With all the shortcomings of this book, Legacy of Ashes nonetheless paints a devastating picture of American foreign policy. From its beginnings, the CIA has constantly subverted democracy both within the US and around the world.
The story of its involvement in Iran captures the utter corruption of America’s ways in the world. First of all, in the years immediately following World War II, Iran was being blatantly robbed by British and American oil companies as the global petroleum economy took off. Understandably, the Iranians desired to exercise some self-determination in the use of their nation’s natural resources. This was unacceptable. So, the ball got rolling when British Prime Minister Winston Churchill expressed flatly the desire that the moderate, democratically established Iranian government be overthrown. For various reasons, the task of accomplishing this overthrow fell to the CIA. The CIA bumbled and stumbled, but did manage in the end violently to get rid of the democratic government, to install the Shah as Iran’s dictator, and stand behind what became an extraordinarily repressive government that fed millions of petro-dollars to Western oil companies. Of course, all good things must come to an end, and the Shah ultimately was overthrown and Iran became part of what came to be known as the “Axis of Evil.”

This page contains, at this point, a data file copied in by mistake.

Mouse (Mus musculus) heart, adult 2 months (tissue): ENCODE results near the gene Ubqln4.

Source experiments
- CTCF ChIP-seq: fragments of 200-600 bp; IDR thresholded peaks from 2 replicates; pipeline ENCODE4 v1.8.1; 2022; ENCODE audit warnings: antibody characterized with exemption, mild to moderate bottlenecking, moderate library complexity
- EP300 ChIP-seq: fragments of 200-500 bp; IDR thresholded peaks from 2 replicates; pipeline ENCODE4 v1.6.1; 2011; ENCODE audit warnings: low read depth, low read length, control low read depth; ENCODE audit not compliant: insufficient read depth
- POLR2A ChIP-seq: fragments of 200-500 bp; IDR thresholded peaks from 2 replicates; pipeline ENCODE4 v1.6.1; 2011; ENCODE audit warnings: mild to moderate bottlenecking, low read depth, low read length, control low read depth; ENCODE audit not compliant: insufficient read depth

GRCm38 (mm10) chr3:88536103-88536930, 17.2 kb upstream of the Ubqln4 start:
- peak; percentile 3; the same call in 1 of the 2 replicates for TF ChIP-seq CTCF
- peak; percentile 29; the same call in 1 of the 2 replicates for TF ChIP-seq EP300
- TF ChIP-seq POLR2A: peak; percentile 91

Even though Weiner does not give us a lot of direct help in making sense of present-day Iran in relation to this terrible history, he gives us enough information to undermine completely any alleged moral high ground that American might take vis-a-vis the “Islamicist regime” in Iran. If we go to war on Iran, it will simply be a continuation of the destructive imperialism we have been practicing there for more than half a century.
Weiner also makes it clear, though with too little elaboration, that all post-World War II American presidents have been utterly disdainful of the ideals of democracy and self-determination whenever it suited their interests to “turn the CIA loose” in messing with other countries. One story I was unfamiliar with was President Eisenhower’s orders that the CIA overthrow the government of Indonesia in the 1950s. Due to incompetence, the Americans failed initially; but the stage was set for one of this centuries worse bloodbaths several years later when General Suharto came into power and under his leadership (and with CIA complicity) hundreds of thousands of Indonesians were slaughtered. Weiner doesn’t give us much on the followup, and doesn’t mention at all a later directly related bloodbath when Indonesia massacred hundreds of thousands of Timorese.
The big irony of Weiner’s story, which he completely misses, is that with all its malevolence and incompetence, the CIA utterly failed in its stated task of serving American national security—yet, the sky did not fall! America didn’t need the kind of “intelligence” the CIA was supposed to provide after all. The CIA’s is indeed a “legacy of ashes,” but its extraordinary failures did not result in severe damage to the United States. We more or less managed just fine without the CIA’s “product.” In fact, to the extent that America’s genuine national interests have been at risk in the past sixty years, it has not been because of the failures of the CIA to protect us from our “enemies,” but because of how the CIA has created enemies due to its violent and destructive deeds (see Chalmers Johnson’s excellent recent books for more on this point).